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hapag x chef miko aspiras, salo salo
Included in the Salo-Salo course were plates of Inihaw na Sugpo sa Bagoong at Sampaloc, Inihaw na Baboy sa Banana BBQ Sauce... 
PHOTO BY Patricia Baes
hapag x chef miko aspiras, pastrami kulma
...And Smoked Beef Pastrami Kulma. 
PHOTO BY Patricia Baes
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hapag x chef miko aspiras, cabbage
Balancing out the meats were sides of Grilled Fermented Cabbage... 
PHOTO BY Patricia Baes
hapag x chef miko aspiras, pako salad
...And Grilled Pako Salad. 
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Aspiras took the lead while working with Hapag’s pastry team for the dessert round—which was no mere afterthought. They had not one or two, but three sweet compositions on offer, beginning with the Basaan Festival held in celebration of the feast of St. John the Baptist (a.k.a. San Juan’s patron saint!), involving dousing guests with water. The dessert-ified version likewise went for a bright, refreshing profile, with a base of compressed and frozen melon; layers of lime and coconut jelly; whipped yogurt with tonka bean and lemon myrtille (the latter, an Aussie ingredient), and topping of Pocari sweat syrup. They then go the creamier direction with the Kesong Puti Festival named after the cheese (and accompanying celebration) from Santa Cruz, Laguna. Aspiras’ playful take, however, emulates the delicacy sans any actual dish, instead using cashew and white miso to emulate the OG’s creaminess and subtle savoriness, respectfully. 

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hapag x chef miko aspiras, basaan festival
The Basaan Festival dessert evokes the invigorating feeling of attending its namesake, by way of flavors like melon, lemon myrtille, and coconut.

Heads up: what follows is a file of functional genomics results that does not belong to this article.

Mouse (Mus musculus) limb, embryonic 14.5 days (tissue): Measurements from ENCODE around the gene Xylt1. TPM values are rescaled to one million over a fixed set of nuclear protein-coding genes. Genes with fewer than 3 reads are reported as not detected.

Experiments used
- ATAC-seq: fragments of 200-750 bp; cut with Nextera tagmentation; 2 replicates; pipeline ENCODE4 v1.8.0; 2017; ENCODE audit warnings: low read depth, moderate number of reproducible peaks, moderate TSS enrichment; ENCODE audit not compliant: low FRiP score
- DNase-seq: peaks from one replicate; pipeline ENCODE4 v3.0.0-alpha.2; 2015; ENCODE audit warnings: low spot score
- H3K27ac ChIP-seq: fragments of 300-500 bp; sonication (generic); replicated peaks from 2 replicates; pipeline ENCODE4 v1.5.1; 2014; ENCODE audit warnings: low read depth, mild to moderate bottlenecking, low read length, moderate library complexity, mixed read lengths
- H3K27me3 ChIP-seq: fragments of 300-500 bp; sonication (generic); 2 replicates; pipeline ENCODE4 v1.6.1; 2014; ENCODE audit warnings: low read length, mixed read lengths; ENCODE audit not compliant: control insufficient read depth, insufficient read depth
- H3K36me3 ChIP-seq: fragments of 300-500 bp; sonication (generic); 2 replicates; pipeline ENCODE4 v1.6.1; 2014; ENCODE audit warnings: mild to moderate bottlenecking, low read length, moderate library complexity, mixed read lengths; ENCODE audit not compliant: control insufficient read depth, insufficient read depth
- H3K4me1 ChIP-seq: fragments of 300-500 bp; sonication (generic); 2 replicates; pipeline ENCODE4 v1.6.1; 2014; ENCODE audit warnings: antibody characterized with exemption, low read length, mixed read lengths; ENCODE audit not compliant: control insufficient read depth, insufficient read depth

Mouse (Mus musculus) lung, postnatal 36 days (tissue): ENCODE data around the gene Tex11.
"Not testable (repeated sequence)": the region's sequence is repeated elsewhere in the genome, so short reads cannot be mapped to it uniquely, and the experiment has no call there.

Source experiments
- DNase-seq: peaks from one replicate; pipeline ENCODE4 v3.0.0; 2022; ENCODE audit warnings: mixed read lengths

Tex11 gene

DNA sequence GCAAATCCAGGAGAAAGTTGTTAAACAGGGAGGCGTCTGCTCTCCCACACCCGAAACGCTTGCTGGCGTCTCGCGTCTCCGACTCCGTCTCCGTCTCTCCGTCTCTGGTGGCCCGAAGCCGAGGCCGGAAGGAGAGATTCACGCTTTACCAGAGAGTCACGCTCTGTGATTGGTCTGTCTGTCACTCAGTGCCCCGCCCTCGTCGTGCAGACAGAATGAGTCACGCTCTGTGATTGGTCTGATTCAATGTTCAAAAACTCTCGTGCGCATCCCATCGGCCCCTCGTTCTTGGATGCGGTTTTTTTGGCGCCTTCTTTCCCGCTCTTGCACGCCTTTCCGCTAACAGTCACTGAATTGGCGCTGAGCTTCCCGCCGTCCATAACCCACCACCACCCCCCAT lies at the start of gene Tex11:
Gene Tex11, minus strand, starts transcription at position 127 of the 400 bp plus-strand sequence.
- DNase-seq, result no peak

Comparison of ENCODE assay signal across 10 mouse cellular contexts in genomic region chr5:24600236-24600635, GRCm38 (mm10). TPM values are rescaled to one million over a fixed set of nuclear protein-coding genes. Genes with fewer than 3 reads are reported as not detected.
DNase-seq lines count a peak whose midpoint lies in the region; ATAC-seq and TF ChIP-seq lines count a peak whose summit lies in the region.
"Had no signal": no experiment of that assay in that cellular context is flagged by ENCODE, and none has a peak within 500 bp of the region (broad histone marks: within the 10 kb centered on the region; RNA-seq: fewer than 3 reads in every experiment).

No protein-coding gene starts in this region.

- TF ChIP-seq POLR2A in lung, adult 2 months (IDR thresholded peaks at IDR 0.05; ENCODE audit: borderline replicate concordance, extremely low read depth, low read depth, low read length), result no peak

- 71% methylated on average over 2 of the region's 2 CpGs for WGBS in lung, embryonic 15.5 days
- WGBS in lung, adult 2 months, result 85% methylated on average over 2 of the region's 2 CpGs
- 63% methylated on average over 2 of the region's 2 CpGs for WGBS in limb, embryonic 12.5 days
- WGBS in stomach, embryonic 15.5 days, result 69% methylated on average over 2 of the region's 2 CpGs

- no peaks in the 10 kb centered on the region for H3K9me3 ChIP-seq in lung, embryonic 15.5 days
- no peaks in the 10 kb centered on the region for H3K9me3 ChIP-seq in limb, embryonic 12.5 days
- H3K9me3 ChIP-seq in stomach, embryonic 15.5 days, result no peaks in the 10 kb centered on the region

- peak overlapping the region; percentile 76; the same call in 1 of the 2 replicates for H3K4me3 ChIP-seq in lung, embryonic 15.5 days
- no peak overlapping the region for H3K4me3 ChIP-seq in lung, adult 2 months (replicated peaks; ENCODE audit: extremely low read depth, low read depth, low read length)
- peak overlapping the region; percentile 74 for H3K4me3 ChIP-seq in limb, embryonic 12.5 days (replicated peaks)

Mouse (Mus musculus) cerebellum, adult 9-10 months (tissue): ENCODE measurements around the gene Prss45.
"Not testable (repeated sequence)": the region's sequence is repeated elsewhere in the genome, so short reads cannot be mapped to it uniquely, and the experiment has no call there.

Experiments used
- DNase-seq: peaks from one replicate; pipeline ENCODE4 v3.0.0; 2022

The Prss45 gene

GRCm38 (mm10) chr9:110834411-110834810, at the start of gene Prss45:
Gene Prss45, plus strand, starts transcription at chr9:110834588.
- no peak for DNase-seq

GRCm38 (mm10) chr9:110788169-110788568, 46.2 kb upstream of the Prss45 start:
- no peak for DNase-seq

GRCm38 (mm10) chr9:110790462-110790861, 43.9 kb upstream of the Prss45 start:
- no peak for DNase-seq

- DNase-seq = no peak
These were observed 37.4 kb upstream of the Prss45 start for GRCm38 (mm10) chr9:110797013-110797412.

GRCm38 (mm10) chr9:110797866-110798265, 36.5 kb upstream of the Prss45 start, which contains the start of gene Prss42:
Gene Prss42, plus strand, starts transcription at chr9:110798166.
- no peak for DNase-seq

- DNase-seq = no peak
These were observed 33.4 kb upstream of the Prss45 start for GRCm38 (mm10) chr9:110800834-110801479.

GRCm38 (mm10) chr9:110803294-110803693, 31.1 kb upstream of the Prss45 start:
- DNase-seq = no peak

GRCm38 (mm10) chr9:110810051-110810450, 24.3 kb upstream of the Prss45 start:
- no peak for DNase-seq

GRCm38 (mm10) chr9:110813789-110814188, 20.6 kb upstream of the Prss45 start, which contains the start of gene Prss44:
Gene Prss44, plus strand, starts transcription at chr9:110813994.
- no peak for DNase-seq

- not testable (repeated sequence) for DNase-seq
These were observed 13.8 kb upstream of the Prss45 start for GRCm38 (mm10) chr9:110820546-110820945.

PHOTO BY Patricia Baes
hapag x chef miko aspiras, kesong puti festival
Cashew + miso (in the sweet realm!) make for an intriguing—and delish—kesong puti-inspired confection. 
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And then comes the concert’s grand finale: the Cacao Festival. The Philippines, after all, is home to great cacao that more and more chocolate makers are discovering the superb qualities—and versatility—of. Aspiras’ tribute highlights the many forms (and employable parts) of the cacao fruit, the contrasting tastes and textures of which come together beautifully. Forming the base is a round of dark and white chocolate sapin-sapin; it’s topped with caramelized white chocolate cream, poking through which are thin chocolate-cacao nib “barquillos”. A small round of fermented cacao-bean jelly (made with fermented cacao juice and calamansi!) and cacao nib latik on the side bring tanginess and caramelized depth to the mix, respectively, while a drizzle of local honey brings out the fruitiness of the cocoa. Meant as a tribute to Davao, the dessert proves there’s a lot more to cacao than just the chocolate bar we’re all familiar with—and it’s absolutely magical, what the cacao fruit is capable of.

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hapag x chef miko aspiras, cacao festival
The Cacao Festival is as insanely picturesque as it is a sublime showcase of the different directions the cacao fruit can go. 
PHOTO BY Patricia Baes
hapag x chef miko aspiras, palitaw cocktail
Pro tip: order up Hapag's Palitaw cocktail (which tastes just like its namesake!) to go with your dessert. 
PHOTO BY Patricia Baes
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Aspiras has plenty up his sleeves in the coming months (among them, a soon-to-open gelato bar with Visum Ventures), as does Hapag (which is opening in Rockwell!). And sure, the two groups may have their own niches—but it’s through Filipino food that they find a most drool-worthy union.